In the present chapter, numerous materials derived from renewable biomass are presented, along with the involved mechanical, thermochemical, and biological production procedures. This includes pulp and paper, bioplastics from various biopolymers and microorganisms, as well as biochars and activated carbons with versatile applications such as energy storage, water and wastewater treatment, soil amendment and remediation, and CO2 sequestration.
Mika Sillanpää, Chaker Ncibi

Chapter 7. Biorefineries: Industrial-Scale Production Paving the Way for Bioeconomy

Abstract
The development and application of industrial-scale conversion procedures in high-yielding and cost-efficient production facilities is a vital endeavor to successfully implement bioeconomy and produce valuable products such as biofuels and platform chemicals from biomass and derived wastes in a sustainable manner. Such effort is expected to benefit various strategic sectors mainly related to energy security by gradually reducing the dependency on fossil fuels (which will appease many geopolitical tensions around the world) and the mitigation of various environmental issues such as global warming and toxic wastes and emissions.
The facilities where such sustainable bio-based production processes are operated are referred to as biorefineries. In this chapter, various categories of biorefineries are reported (green, whole grain, lignocellulosic biomass, oleo-chemical, and marine biorefineries), along with the related strategies and technologies. Considering the strategic importance of such production facilities in the bioeconomy concept, several issues and challenges are also presented and discussed with respect to both the design and operation of biorefineries. The urgent need for a wider expansion plan of biorefineries well implemented in their local environments (sustainable management of biomass, water, and energy resources) is also highlighted. Besides, two commercially available biorefining technologies are reported in order to represent the biorefining technological know-how in Europe (Borregaard, Norway) and Northern America (Envergent Technologies, Canada/United States).
Mika Sillanpää, Chaker Ncibi

Chapter 8. Implementing the Bioeconomy on the Ground: An International Overview

Abstract
Bioeconomy is a holistic economic model developed and applied to manage the available raw materials from biomass and valorize the biowastes generated for the various agro-industrial activities. The implementation of this sustainable concept on the ground is based on a variety of green technologies related to the acquisition and conversion of biomass to produce a wide range of biofuels, biochemicals, and biomaterials, with little to no competition with food resources.
The decision to implement bioeconomy in any country is well justified and of strategic importance, especially if enough renewable raw materials could be made available to “fuel” the country’s economy and the major industrial activities. In this chapter various visions, strategies, resources, and opportunities, as well many industrial cases related to the implementation of bioeconomy, are presented and discussed in various leading countries in the world including the United States, several European countries, and China. A closer look on the Finnish bioeconomy and its related industrial achievements and prospects is also given.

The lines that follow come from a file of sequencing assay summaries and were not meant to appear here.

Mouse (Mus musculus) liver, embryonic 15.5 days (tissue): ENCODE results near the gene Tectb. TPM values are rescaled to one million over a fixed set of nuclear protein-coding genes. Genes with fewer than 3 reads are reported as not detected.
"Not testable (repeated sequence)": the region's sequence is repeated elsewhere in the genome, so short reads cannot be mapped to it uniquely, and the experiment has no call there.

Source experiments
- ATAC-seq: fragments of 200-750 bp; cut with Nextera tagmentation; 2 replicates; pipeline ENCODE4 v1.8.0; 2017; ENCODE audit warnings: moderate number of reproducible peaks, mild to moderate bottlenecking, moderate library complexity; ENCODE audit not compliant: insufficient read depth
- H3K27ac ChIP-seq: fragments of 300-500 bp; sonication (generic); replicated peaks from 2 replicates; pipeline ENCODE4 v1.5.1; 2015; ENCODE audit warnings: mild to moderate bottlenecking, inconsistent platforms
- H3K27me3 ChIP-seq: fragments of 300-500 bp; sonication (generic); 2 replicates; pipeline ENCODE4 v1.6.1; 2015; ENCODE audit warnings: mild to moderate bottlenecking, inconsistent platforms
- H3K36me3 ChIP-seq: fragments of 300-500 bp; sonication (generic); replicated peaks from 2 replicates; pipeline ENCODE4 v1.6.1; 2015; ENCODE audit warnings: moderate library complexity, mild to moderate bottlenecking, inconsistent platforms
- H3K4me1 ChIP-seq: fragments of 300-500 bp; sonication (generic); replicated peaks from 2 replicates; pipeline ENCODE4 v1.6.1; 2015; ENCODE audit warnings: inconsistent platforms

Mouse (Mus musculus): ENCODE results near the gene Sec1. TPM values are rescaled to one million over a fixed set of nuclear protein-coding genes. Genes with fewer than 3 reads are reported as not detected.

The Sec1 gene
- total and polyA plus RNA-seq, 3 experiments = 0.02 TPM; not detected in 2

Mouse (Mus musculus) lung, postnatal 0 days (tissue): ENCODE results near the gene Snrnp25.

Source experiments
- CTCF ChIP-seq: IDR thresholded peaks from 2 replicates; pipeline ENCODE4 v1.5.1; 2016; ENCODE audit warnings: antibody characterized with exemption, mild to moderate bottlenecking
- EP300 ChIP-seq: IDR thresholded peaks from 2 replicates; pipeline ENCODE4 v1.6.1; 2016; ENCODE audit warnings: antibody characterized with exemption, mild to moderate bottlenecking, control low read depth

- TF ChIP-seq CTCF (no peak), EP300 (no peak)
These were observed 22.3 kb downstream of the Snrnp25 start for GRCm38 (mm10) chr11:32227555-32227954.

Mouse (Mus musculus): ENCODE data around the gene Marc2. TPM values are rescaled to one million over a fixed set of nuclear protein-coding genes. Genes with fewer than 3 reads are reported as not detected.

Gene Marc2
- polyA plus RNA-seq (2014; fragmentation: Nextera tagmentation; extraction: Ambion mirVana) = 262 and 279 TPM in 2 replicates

Mika Sillanpää, Chaker Ncibi

Chapter 9. Bioeconomy: Multidimensional Impacts and Challenges

Abstract
For decades, the reliance on fossil resources for the production of fuels, chemicals, and materials has generated unsustainable economic models which have created complicated economic, environmental and geopolitical circumstances around the world. Hence, in order to become sustainable economic model, bioeconomy has to deal with those challenges, as well as the important social factor related to issues such as accentuated disparities, population growth, and mass migration. During the current transition phase towards sustainability, bioeconomy is affected by various factors, notably the availability of biomass and the development or acquisition of biorefining technologies. Once implemented on the ground, bioeconomy starts to impact various aspects related to sustainable development, the environment, and societies. Simultaneously, it starts to face new sets of challenges mainly related to serious agricultural, industrial, environmental, and social issues.
Thus, in the present chapter, the impacts of bioeconomy and the prospects of its worldwide implementation are thoroughly discussed from a multidimensional outlook including industrial, environmental, social, and geopolitical perspectives. This includes the need for a continuous monitoring of the sustainability of bioproducts and biorefineries via various metrics, as well as the assessment of key environmental and social factors such as greenhouse gas emissions, land-use change, biodiversity, employment, food security, and the dangerous, yet somehow underestimated, problem of corruption.
Mika Sillanpää, Chaker Ncibi